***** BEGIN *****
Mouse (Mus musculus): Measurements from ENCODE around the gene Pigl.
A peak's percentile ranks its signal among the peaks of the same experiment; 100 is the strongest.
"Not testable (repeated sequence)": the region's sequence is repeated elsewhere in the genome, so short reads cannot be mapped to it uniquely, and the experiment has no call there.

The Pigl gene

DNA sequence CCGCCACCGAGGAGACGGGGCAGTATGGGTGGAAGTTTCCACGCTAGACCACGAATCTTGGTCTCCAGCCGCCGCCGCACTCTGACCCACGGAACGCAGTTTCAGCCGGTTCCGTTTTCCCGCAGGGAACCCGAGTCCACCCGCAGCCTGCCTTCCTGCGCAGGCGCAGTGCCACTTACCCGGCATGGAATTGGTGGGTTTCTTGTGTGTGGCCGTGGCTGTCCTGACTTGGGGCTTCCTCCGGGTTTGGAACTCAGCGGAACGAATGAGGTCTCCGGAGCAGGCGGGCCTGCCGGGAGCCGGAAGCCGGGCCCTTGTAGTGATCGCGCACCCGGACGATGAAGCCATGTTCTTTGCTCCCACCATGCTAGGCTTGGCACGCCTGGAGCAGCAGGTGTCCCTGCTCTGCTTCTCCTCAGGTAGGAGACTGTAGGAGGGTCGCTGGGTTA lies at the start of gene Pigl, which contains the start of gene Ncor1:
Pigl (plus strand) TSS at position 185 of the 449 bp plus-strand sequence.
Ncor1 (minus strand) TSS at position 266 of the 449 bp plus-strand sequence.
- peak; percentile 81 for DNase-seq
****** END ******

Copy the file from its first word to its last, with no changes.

Mouse (Mus musculus): Measurements from ENCODE around the gene Pigl.
A peak's percentile ranks its signal among the peaks of the same experiment; 100 is the strongest.
"Not testable (repeated sequence)": the region's sequence is repeated elsewhere in the genome, so short reads cannot be mapped to it uniquely, and the experiment has no call there.

The Pigl gene

DNA sequence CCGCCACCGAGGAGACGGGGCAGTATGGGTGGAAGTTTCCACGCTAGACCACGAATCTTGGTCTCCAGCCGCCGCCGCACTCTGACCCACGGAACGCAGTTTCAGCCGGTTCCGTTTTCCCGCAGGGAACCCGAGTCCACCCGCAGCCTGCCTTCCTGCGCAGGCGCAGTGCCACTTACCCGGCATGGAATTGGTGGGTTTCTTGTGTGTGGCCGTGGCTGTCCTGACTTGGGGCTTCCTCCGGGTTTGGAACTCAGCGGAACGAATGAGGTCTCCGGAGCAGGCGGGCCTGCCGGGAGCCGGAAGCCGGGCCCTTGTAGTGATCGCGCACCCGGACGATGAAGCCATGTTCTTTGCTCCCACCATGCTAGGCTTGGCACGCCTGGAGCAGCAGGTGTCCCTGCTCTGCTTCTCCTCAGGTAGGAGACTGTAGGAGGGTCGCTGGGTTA lies at the start of gene Pigl, which contains the start of gene Ncor1:
Pigl (plus strand) TSS at position 185 of the 449 bp plus-strand sequence.
Ncor1 (minus strand) TSS at position 266 of the 449 bp plus-strand sequence.
- peak; percentile 81 for DNase-seq